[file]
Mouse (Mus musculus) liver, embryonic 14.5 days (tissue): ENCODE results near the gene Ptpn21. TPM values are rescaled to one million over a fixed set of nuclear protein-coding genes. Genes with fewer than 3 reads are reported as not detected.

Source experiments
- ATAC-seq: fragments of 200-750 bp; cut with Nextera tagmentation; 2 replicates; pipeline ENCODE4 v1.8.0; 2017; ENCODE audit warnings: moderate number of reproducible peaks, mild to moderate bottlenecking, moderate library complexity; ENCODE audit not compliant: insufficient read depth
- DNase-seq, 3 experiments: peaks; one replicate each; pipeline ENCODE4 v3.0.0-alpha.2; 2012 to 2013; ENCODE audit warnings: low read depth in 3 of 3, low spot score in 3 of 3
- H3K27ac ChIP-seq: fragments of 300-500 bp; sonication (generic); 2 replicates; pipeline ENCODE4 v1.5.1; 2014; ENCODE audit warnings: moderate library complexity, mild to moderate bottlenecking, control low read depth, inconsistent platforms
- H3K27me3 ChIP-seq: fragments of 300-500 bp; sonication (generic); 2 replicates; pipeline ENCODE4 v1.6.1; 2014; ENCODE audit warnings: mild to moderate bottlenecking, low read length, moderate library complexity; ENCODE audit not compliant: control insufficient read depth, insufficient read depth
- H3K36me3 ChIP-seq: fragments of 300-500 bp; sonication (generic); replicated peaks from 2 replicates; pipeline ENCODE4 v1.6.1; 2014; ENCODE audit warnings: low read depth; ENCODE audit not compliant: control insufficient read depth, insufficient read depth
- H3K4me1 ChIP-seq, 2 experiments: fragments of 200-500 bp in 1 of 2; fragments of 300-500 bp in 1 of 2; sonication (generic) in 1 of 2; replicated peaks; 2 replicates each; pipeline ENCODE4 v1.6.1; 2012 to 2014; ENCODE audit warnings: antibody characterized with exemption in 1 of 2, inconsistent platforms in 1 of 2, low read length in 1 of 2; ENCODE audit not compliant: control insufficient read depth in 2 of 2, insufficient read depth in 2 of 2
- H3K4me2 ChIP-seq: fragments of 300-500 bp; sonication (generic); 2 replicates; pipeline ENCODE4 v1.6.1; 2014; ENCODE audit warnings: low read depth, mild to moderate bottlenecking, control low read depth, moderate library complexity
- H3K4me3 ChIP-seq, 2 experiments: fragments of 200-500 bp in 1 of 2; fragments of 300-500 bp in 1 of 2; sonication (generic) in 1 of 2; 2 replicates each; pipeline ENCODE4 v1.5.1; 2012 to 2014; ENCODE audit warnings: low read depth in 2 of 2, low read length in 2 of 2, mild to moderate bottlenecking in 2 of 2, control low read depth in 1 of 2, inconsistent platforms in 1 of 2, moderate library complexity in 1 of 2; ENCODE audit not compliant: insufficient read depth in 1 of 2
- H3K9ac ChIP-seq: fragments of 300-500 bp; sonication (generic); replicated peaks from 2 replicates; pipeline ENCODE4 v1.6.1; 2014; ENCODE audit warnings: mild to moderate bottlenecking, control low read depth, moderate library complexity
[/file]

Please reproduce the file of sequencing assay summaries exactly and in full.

Mouse (Mus musculus) liver, embryonic 14.5 days (tissue): ENCODE results near the gene Ptpn21. TPM values are rescaled to one million over a fixed set of nuclear protein-coding genes. Genes with fewer than 3 reads are reported as not detected.

Source experiments
- ATAC-seq: fragments of 200-750 bp; cut with Nextera tagmentation; 2 replicates; pipeline ENCODE4 v1.8.0; 2017; ENCODE audit warnings: moderate number of reproducible peaks, mild to moderate bottlenecking, moderate library complexity; ENCODE audit not compliant: insufficient read depth
- DNase-seq, 3 experiments: peaks; one replicate each; pipeline ENCODE4 v3.0.0-alpha.2; 2012 to 2013; ENCODE audit warnings: low read depth in 3 of 3, low spot score in 3 of 3
- H3K27ac ChIP-seq: fragments of 300-500 bp; sonication (generic); 2 replicates; pipeline ENCODE4 v1.5.1; 2014; ENCODE audit warnings: moderate library complexity, mild to moderate bottlenecking, control low read depth, inconsistent platforms
- H3K27me3 ChIP-seq: fragments of 300-500 bp; sonication (generic); 2 replicates; pipeline ENCODE4 v1.6.1; 2014; ENCODE audit warnings: mild to moderate bottlenecking, low read length, moderate library complexity; ENCODE audit not compliant: control insufficient read depth, insufficient read depth
- H3K36me3 ChIP-seq: fragments of 300-500 bp; sonication (generic); replicated peaks from 2 replicates; pipeline ENCODE4 v1.6.1; 2014; ENCODE audit warnings: low read depth; ENCODE audit not compliant: control insufficient read depth, insufficient read depth
- H3K4me1 ChIP-seq, 2 experiments: fragments of 200-500 bp in 1 of 2; fragments of 300-500 bp in 1 of 2; sonication (generic) in 1 of 2; replicated peaks; 2 replicates each; pipeline ENCODE4 v1.6.1; 2012 to 2014; ENCODE audit warnings: antibody characterized with exemption in 1 of 2, inconsistent platforms in 1 of 2, low read length in 1 of 2; ENCODE audit not compliant: control insufficient read depth in 2 of 2, insufficient read depth in 2 of 2
- H3K4me2 ChIP-seq: fragments of 300-500 bp; sonication (generic); 2 replicates; pipeline ENCODE4 v1.6.1; 2014; ENCODE audit warnings: low read depth, mild to moderate bottlenecking, control low read depth, moderate library complexity
- H3K4me3 ChIP-seq, 2 experiments: fragments of 200-500 bp in 1 of 2; fragments of 300-500 bp in 1 of 2; sonication (generic) in 1 of 2; 2 replicates each; pipeline ENCODE4 v1.5.1; 2012 to 2014; ENCODE audit warnings: low read depth in 2 of 2, low read length in 2 of 2, mild to moderate bottlenecking in 2 of 2, control low read depth in 1 of 2, inconsistent platforms in 1 of 2, moderate library complexity in 1 of 2; ENCODE audit not compliant: insufficient read depth in 1 of 2
- H3K9ac ChIP-seq: fragments of 300-500 bp; sonication (generic); replicated peaks from 2 replicates; pipeline ENCODE4 v1.6.1; 2014; ENCODE audit warnings: mild to moderate bottlenecking, control low read depth, moderate library complexity